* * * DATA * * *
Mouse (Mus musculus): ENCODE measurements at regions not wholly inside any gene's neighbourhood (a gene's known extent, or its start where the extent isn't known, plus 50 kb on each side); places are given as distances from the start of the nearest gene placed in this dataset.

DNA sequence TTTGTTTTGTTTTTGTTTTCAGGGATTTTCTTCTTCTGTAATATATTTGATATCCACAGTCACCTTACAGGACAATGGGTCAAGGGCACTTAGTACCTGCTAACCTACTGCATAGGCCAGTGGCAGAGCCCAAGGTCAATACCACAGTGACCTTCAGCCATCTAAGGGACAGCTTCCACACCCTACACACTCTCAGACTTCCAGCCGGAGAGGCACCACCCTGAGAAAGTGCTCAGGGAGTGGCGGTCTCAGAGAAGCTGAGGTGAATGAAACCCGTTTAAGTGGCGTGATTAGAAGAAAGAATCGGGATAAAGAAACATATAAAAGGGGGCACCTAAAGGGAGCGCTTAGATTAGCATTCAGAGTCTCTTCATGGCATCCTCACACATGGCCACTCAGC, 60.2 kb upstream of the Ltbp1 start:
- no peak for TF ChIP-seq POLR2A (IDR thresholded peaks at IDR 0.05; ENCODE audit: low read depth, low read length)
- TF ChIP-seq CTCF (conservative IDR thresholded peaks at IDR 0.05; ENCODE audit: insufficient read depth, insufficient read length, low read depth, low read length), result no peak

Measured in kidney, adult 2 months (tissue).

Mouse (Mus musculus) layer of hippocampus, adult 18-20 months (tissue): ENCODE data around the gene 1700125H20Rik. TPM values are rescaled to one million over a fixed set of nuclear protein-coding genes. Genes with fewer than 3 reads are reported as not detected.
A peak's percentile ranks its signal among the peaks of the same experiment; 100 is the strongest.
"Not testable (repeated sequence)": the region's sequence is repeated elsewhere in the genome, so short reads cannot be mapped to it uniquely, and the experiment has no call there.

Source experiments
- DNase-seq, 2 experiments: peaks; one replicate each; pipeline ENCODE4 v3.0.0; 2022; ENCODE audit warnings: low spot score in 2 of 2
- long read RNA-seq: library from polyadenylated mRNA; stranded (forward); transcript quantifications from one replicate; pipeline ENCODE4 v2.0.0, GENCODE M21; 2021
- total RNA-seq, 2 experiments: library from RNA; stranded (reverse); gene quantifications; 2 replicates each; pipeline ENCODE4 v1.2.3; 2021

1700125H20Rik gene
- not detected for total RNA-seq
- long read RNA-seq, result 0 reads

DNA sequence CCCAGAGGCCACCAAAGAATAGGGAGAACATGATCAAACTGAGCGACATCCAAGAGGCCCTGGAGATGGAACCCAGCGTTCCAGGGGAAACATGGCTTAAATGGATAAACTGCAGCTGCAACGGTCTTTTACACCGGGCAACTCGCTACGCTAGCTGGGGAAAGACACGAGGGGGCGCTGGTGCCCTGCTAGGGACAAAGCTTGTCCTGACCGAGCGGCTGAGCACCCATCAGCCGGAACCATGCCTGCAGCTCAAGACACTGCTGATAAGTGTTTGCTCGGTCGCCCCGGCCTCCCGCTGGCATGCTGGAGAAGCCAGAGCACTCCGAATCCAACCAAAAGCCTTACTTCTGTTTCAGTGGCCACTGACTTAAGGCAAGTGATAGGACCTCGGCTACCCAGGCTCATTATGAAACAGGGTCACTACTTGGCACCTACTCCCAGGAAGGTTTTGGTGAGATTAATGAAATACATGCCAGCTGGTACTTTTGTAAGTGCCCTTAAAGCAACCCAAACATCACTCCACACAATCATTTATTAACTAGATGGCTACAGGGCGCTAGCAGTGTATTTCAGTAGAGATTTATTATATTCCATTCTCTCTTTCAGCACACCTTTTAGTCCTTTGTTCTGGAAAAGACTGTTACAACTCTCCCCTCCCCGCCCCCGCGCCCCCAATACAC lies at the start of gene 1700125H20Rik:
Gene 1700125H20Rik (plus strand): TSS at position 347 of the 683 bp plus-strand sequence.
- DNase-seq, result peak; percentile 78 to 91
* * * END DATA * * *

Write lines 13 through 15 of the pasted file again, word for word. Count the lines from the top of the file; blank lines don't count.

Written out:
1700125H20Rik gene
- not detected for total RNA-seq
- long read RNA-seq, result 0 reads